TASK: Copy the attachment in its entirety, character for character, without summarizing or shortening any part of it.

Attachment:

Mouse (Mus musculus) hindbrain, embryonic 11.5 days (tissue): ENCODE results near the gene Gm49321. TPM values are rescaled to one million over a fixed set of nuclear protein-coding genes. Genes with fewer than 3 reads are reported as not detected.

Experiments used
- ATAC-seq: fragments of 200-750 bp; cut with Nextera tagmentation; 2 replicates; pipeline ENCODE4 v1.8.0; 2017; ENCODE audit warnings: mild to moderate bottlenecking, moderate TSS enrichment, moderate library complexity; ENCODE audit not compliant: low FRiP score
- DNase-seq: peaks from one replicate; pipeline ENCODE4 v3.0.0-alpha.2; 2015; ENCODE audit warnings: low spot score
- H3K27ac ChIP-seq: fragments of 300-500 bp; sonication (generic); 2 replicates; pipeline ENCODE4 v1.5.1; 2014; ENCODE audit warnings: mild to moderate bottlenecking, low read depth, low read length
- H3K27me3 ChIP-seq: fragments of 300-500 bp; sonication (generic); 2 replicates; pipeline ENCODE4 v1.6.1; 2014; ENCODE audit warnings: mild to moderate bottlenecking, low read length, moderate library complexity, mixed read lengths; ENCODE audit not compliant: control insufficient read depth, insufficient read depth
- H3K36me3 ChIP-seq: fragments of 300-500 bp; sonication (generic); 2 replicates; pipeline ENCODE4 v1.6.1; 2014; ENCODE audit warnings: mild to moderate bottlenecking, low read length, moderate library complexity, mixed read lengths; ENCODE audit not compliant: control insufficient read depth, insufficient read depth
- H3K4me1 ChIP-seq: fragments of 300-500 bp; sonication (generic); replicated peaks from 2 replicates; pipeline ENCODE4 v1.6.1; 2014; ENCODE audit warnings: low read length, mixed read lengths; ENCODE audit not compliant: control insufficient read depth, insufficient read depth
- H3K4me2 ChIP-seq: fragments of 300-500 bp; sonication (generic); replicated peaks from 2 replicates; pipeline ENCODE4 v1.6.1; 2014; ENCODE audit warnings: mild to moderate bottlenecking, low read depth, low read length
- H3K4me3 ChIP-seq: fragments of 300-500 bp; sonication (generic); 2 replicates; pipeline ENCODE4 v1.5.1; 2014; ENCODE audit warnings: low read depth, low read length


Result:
Mouse (Mus musculus) hindbrain, embryonic 11.5 days (tissue): ENCODE results near the gene Gm49321. TPM values are rescaled to one million over a fixed set of nuclear protein-coding genes. Genes with fewer than 3 reads are reported as not detected.

Experiments used
- ATAC-seq: fragments of 200-750 bp; cut with Nextera tagmentation; 2 replicates; pipeline ENCODE4 v1.8.0; 2017; ENCODE audit warnings: mild to moderate bottlenecking, moderate TSS enrichment, moderate library complexity; ENCODE audit not compliant: low FRiP score
- DNase-seq: peaks from one replicate; pipeline ENCODE4 v3.0.0-alpha.2; 2015; ENCODE audit warnings: low spot score
- H3K27ac ChIP-seq: fragments of 300-500 bp; sonication (generic); 2 replicates; pipeline ENCODE4 v1.5.1; 2014; ENCODE audit warnings: mild to moderate bottlenecking, low read depth, low read length
- H3K27me3 ChIP-seq: fragments of 300-500 bp; sonication (generic); 2 replicates; pipeline ENCODE4 v1.6.1; 2014; ENCODE audit warnings: mild to moderate bottlenecking, low read length, moderate library complexity, mixed read lengths; ENCODE audit not compliant: control insufficient read depth, insufficient read depth
- H3K36me3 ChIP-seq: fragments of 300-500 bp; sonication (generic); 2 replicates; pipeline ENCODE4 v1.6.1; 2014; ENCODE audit warnings: mild to moderate bottlenecking, low read length, moderate library complexity, mixed read lengths; ENCODE audit not compliant: control insufficient read depth, insufficient read depth
- H3K4me1 ChIP-seq: fragments of 300-500 bp; sonication (generic); replicated peaks from 2 replicates; pipeline ENCODE4 v1.6.1; 2014; ENCODE audit warnings: low read length, mixed read lengths; ENCODE audit not compliant: control insufficient read depth, insufficient read depth
- H3K4me2 ChIP-seq: fragments of 300-500 bp; sonication (generic); replicated peaks from 2 replicates; pipeline ENCODE4 v1.6.1; 2014; ENCODE audit warnings: mild to moderate bottlenecking, low read depth, low read length
- H3K4me3 ChIP-seq: fragments of 300-500 bp; sonication (generic); 2 replicates; pipeline ENCODE4 v1.5.1; 2014; ENCODE audit warnings: low read depth, low read length